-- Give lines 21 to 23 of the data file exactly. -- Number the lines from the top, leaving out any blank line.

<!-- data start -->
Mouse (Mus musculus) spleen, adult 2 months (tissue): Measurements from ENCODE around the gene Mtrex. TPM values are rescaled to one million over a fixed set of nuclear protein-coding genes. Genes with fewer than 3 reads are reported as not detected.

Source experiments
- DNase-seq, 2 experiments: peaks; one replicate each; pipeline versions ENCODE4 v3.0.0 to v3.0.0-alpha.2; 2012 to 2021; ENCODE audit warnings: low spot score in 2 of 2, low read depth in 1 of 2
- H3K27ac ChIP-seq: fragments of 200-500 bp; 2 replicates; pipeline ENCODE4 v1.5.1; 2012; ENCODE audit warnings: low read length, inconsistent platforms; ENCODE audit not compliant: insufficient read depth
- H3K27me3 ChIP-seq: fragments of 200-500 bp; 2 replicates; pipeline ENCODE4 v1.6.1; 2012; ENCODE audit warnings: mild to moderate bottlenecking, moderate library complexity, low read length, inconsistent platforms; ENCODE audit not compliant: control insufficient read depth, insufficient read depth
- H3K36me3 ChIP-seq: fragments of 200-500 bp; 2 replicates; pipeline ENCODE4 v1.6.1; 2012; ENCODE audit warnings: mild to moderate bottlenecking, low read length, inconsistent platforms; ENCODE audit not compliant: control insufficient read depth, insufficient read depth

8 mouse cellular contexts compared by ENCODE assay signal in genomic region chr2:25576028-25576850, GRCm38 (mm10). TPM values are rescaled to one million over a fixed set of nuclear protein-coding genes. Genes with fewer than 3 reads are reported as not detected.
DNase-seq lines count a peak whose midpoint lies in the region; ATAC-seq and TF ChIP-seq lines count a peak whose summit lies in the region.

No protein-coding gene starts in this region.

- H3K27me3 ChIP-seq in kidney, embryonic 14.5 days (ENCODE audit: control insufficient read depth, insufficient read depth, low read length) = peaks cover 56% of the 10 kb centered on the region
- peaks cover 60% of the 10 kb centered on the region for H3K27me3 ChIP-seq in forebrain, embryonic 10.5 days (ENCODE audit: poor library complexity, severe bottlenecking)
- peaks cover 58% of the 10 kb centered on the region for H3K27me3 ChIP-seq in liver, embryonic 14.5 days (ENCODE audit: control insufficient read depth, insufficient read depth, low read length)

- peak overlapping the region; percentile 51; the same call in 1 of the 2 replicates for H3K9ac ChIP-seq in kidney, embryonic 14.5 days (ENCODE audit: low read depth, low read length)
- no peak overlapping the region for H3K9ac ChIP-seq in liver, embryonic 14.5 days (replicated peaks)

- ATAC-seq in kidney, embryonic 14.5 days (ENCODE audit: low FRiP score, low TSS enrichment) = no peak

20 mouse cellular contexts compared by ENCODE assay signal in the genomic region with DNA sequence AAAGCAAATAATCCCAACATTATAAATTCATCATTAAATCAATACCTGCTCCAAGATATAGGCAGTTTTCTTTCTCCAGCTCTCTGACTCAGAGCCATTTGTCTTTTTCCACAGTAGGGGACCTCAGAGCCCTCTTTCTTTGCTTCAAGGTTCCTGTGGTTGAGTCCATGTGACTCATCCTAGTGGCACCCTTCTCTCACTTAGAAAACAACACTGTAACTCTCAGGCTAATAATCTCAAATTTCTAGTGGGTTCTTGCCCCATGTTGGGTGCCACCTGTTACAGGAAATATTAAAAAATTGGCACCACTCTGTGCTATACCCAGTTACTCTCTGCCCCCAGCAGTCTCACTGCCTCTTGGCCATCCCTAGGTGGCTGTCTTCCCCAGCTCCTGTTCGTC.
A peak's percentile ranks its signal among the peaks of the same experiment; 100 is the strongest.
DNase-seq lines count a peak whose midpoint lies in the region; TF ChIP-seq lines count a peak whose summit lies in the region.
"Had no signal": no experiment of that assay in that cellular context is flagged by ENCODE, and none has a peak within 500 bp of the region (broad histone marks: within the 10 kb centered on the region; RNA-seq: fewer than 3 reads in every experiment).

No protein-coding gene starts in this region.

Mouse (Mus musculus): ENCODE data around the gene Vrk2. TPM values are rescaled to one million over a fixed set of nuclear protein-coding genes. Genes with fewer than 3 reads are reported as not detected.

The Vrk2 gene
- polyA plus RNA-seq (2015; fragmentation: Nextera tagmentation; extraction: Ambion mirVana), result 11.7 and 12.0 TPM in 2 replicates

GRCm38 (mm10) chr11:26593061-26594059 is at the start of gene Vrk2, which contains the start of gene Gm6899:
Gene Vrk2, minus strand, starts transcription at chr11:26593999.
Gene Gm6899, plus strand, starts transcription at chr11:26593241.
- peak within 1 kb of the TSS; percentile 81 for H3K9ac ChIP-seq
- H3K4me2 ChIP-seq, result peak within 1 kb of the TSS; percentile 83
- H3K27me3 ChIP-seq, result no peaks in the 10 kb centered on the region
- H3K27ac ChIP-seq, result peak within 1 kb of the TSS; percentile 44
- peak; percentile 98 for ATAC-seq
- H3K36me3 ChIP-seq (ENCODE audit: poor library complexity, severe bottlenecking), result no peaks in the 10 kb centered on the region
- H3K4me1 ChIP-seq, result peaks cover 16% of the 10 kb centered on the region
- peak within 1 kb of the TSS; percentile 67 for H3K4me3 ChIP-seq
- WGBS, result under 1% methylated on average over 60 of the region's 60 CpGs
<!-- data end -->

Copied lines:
Mouse (Mus musculus): ENCODE data around the gene Vrk2. TPM values are rescaled to one million over a fixed set of nuclear protein-coding genes. Genes with fewer than 3 reads are reported as not detected.

The Vrk2 gene
- polyA plus RNA-seq (2015; fragmentation: Nextera tagmentation; extraction: Ambion mirVana), result 11.7 and 12.0 TPM in 2 replicates